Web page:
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The right way to recover from the Heartbleed bug

Ever since the Internet exploded last week over the "Heartbleed bug," a critical flaw in commonly used security software called OpenSSL, many blogs, news sites and security firms have responded with rapid-fire advice about what you should do first.

After all, it's a serious problem: This bug allows hackers to glean dangerous amounts of personal information, including login information, from supposedly secure sites. And it's not a limited issue, confined to a small number of online locations, either: As many as two-thirds of all sites use OpenSSL and are therefore susceptible.

The Heartbleed bug is a flaw in security soft... 01:56
So, what should you do?

Don't simply begin changing passwords, even at critical sites like banking and other financial institutions. It's possible, of course, that the site isn't affected by Heartbleed at all. And if it is but hasn't yet updated its software, changing your password will have no effect. Worse, if you have to answer secret questions or enter other personal information in the process of changing your password, you could expose that data to hackers at the same time.

Instead, you should ensure that the site is ready for your password change.

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You have a few ways to do that. Many sites are proactively sending email to users with Heartbleed advisories. If yours hasn't, you can check for warnings on the site directly.

Another option: A number of security services are tracking Heartbleed status as well. Password manager app LastPass, for example, has tried to get in front of the problem by releasing a tool that tells you the status of sites you use. Statuses include "go update" -- if the site has fixed its Heartbleed vulnerability and it's safe for you to change your password -- and "Wait," for sites that still need to complete that work.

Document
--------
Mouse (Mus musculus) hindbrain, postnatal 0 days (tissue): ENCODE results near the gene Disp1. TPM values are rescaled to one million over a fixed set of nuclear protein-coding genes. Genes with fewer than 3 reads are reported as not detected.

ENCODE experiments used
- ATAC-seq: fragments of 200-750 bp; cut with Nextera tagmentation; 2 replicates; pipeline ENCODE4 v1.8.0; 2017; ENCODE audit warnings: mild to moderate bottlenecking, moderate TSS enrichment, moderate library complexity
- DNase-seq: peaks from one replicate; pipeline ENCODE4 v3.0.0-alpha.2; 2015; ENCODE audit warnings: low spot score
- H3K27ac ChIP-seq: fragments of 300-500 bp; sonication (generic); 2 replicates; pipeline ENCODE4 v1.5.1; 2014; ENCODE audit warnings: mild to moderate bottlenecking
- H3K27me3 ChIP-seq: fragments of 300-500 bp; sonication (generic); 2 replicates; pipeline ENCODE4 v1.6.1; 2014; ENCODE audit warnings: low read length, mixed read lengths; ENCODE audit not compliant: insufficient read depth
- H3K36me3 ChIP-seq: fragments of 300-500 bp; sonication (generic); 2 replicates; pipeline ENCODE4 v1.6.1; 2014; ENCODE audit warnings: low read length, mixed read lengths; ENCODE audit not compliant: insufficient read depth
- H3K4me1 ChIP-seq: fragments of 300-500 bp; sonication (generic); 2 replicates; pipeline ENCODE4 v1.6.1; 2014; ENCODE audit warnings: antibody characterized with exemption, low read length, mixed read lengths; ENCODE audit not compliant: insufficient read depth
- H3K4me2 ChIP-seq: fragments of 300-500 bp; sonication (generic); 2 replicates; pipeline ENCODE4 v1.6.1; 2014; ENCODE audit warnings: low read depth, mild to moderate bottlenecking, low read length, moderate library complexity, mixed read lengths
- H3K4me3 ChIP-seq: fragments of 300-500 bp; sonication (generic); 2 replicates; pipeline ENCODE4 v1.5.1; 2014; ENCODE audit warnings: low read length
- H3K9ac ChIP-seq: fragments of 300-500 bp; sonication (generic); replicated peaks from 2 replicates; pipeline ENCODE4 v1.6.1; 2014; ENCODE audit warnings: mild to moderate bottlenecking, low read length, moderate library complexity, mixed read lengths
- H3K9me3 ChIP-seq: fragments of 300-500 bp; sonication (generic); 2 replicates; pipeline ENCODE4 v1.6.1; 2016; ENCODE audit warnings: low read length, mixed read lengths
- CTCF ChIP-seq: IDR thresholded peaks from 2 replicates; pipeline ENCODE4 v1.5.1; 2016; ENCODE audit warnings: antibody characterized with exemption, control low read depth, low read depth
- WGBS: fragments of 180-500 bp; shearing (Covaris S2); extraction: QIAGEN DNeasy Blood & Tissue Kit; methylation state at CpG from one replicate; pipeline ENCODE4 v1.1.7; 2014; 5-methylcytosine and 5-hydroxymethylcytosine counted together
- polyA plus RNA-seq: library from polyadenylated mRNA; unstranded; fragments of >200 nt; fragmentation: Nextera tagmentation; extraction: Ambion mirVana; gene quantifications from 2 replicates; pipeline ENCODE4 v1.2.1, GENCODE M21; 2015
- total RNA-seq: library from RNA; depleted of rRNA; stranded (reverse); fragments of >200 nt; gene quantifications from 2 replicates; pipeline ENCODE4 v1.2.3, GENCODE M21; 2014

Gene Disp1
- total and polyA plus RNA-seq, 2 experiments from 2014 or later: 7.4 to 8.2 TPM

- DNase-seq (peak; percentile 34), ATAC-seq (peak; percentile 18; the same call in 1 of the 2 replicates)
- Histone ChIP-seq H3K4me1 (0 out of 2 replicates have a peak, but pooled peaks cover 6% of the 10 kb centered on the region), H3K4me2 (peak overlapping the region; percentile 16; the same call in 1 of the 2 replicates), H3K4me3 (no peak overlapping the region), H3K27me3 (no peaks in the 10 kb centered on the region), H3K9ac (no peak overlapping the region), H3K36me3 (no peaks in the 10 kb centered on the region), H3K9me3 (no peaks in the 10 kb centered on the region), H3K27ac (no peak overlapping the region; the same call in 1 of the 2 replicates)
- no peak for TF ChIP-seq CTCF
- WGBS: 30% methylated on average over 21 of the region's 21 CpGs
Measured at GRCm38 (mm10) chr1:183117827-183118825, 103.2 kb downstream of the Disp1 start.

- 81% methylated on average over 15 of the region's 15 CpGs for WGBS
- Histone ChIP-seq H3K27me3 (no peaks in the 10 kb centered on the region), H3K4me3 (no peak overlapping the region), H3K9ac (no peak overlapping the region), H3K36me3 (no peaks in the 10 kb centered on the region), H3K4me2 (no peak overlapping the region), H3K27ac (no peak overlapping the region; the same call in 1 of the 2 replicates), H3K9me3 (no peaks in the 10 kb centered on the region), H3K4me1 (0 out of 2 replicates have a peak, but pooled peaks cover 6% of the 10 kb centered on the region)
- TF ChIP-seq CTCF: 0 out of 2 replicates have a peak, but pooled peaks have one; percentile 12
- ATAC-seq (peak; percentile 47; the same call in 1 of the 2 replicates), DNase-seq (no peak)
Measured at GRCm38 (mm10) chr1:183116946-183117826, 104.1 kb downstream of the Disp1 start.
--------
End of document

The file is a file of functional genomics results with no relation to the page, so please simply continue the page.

Competing password manager Dashlane has expressed some concern about tools like this one, though. Specifically:

"Errors with these checkers are on the rise as websites are taking measures to close the connections when they detect them. When they're not being blocked, these checkers will tell you when a site has updated its SSL certificate only if the date that the new SSL certificate was employed was updated as well. But not all SSL certificate providers updated that date when they rolled out the new certificates. In short, looking at that date is not enough."

As a result, Dashlane is advising its users to wait 10 days before changing passwords, which should give sites sufficient time to close their Heartbleed vulnerabilities.

You can also test individual sites on a case-by-case basis to see if they're free of the Heartbleed bug. Enter the URL at Heartbleed test to get confirmation. You certainly won't want to do this for dozens of sites, but you can test a small handful of your most critical sites in this way.

Of course, when you do change your passwords, be sure tofollow our advice for creating strong, unique ones at every sites. Password security comes through length, so the longer the better, and you should use a mix of uppercase, lowercase, letters, numbers and symbols. Never repeat the same password at any two websites, and to keep track of your overwhelming number of logins, use a password manager like Dashlane, Lastpass or Roboform.

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